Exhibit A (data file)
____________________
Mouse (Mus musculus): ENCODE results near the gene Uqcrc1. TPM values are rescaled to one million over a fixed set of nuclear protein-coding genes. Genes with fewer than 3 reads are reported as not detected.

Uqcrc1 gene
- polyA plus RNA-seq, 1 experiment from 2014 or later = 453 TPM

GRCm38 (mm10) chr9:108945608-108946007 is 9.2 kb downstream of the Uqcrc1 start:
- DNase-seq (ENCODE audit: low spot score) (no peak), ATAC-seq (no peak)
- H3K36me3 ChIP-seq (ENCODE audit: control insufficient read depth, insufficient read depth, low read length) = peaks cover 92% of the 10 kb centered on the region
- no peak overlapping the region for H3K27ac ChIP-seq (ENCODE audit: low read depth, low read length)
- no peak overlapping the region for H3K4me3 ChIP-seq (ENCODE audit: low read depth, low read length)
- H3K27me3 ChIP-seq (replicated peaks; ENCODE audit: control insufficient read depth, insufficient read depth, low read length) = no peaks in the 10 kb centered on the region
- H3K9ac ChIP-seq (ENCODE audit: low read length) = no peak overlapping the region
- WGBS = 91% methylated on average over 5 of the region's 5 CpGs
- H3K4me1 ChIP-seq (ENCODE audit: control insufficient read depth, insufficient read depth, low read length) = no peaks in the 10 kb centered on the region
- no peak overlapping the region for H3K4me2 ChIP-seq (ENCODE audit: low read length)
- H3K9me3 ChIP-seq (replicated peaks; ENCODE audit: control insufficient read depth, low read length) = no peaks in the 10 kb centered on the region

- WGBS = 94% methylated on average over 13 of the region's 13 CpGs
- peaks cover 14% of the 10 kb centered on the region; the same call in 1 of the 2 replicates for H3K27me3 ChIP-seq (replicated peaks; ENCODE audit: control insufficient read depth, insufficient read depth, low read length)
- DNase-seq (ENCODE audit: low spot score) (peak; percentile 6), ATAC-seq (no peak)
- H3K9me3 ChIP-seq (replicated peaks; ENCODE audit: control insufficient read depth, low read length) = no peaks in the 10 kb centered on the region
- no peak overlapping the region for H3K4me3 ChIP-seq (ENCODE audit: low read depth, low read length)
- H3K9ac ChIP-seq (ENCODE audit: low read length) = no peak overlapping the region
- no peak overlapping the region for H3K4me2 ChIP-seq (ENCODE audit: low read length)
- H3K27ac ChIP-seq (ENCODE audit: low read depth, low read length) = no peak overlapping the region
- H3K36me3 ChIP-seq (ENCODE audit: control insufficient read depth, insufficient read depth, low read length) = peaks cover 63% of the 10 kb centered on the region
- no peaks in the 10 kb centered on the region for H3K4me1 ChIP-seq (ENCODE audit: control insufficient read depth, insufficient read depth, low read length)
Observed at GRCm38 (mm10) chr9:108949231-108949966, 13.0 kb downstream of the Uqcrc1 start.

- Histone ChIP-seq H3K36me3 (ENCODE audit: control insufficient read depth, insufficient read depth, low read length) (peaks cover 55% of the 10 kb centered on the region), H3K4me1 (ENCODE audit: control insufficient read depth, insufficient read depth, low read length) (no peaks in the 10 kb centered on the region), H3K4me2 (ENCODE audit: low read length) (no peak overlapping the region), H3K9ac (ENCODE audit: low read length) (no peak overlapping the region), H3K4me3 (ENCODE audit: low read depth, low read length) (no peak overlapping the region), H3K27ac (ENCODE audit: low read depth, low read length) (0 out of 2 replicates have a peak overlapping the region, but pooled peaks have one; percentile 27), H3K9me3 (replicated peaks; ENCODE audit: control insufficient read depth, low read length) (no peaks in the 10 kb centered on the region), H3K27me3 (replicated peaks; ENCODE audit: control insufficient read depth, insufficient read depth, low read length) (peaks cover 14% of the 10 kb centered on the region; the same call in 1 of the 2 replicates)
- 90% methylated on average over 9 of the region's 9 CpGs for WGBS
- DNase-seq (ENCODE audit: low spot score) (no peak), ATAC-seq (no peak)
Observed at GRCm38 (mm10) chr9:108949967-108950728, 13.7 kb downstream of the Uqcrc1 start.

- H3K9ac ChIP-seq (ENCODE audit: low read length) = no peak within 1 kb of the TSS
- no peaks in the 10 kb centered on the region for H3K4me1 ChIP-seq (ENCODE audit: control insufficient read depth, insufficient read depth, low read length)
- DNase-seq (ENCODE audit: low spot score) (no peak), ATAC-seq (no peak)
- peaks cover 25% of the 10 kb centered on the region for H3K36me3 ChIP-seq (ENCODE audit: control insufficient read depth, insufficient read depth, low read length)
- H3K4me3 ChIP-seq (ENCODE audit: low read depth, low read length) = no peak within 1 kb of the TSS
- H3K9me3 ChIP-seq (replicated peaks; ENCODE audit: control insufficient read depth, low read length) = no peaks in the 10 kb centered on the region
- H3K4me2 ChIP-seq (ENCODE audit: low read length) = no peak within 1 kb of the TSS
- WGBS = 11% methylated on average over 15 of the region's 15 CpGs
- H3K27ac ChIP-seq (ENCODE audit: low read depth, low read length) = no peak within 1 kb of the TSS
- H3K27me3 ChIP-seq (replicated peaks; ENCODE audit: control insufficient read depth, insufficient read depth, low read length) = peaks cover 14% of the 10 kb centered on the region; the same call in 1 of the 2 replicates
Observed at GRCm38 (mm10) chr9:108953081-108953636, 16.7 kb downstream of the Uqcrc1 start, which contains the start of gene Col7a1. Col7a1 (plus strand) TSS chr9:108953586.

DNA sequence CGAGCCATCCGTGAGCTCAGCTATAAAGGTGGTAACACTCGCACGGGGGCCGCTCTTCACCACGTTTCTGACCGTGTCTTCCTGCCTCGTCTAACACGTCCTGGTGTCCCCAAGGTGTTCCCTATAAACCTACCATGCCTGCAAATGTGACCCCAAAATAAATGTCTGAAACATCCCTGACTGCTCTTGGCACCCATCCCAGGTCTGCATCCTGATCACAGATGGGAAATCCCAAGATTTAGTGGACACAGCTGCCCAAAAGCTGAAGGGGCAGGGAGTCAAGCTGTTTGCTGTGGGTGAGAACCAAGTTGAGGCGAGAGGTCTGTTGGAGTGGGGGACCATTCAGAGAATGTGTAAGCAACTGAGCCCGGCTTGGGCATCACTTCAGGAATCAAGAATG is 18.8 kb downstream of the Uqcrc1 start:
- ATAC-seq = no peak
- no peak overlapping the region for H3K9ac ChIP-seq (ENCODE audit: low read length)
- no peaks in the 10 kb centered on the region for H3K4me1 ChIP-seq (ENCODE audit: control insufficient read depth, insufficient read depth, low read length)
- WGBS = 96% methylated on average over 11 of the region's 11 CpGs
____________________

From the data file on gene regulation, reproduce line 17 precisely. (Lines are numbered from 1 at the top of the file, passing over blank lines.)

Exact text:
- DNase-seq (ENCODE audit: low spot score) (peak; percentile 6), ATAC-seq (no peak)